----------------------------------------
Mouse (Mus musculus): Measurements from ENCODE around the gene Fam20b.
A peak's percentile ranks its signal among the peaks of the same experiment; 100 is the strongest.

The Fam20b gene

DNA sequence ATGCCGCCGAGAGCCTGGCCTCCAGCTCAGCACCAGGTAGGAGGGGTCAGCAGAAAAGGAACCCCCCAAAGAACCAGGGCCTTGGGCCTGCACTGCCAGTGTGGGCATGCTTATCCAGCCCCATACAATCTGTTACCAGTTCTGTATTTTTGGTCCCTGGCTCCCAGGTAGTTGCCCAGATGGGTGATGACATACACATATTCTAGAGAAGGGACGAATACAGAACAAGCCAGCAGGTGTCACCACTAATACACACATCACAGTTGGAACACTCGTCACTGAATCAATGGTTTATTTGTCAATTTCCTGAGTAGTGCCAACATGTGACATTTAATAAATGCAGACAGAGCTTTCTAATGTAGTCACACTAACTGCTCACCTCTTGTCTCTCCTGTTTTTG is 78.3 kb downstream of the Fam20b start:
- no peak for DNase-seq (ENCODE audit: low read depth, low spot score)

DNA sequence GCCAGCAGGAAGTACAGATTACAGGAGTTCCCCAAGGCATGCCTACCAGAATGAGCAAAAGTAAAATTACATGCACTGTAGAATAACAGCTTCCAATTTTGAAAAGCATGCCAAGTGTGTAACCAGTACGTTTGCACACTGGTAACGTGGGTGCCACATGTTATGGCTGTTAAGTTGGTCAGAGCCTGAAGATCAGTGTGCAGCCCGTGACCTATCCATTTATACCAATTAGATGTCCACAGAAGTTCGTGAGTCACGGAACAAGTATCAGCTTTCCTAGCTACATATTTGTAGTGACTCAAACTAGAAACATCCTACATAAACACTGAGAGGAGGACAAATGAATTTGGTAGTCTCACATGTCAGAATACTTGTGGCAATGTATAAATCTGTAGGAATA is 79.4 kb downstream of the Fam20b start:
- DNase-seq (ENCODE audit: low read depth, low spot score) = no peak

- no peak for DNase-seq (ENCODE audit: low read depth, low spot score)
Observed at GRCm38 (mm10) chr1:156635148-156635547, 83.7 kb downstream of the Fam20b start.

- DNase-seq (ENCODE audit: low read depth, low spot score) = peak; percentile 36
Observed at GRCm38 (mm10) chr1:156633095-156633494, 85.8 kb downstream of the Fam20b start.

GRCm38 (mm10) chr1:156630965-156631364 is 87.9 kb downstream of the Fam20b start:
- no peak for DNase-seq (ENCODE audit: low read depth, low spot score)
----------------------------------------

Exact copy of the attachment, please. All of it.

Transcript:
Mouse (Mus musculus): Measurements from ENCODE around the gene Fam20b.
A peak's percentile ranks its signal among the peaks of the same experiment; 100 is the strongest.

The Fam20b gene

DNA sequence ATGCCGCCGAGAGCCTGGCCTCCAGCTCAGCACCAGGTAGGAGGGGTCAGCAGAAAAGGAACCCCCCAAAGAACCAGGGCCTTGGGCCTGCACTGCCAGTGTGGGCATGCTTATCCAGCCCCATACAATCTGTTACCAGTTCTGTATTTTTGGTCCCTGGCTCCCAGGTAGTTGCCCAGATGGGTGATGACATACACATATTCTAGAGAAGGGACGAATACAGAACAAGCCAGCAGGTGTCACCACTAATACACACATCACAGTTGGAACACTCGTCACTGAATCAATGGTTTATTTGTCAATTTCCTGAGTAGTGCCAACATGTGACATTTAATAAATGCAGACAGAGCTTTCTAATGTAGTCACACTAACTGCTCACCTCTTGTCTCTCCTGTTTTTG is 78.3 kb downstream of the Fam20b start:
- no peak for DNase-seq (ENCODE audit: low read depth, low spot score)

DNA sequence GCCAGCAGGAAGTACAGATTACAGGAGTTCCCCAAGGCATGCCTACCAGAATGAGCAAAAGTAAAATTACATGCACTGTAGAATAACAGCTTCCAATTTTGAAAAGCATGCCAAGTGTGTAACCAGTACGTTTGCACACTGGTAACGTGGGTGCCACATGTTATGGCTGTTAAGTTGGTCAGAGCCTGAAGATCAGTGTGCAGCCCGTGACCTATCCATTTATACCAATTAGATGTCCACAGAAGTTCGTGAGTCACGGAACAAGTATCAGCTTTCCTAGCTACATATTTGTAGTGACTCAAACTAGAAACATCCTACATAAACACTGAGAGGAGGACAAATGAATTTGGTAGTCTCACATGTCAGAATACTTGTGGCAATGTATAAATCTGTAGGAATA is 79.4 kb downstream of the Fam20b start:
- DNase-seq (ENCODE audit: low read depth, low spot score) = no peak

- no peak for DNase-seq (ENCODE audit: low read depth, low spot score)
Observed at GRCm38 (mm10) chr1:156635148-156635547, 83.7 kb downstream of the Fam20b start.

- DNase-seq (ENCODE audit: low read depth, low spot score) = peak; percentile 36
Observed at GRCm38 (mm10) chr1:156633095-156633494, 85.8 kb downstream of the Fam20b start.

GRCm38 (mm10) chr1:156630965-156631364 is 87.9 kb downstream of the Fam20b start:
- no peak for DNase-seq (ENCODE audit: low read depth, low spot score)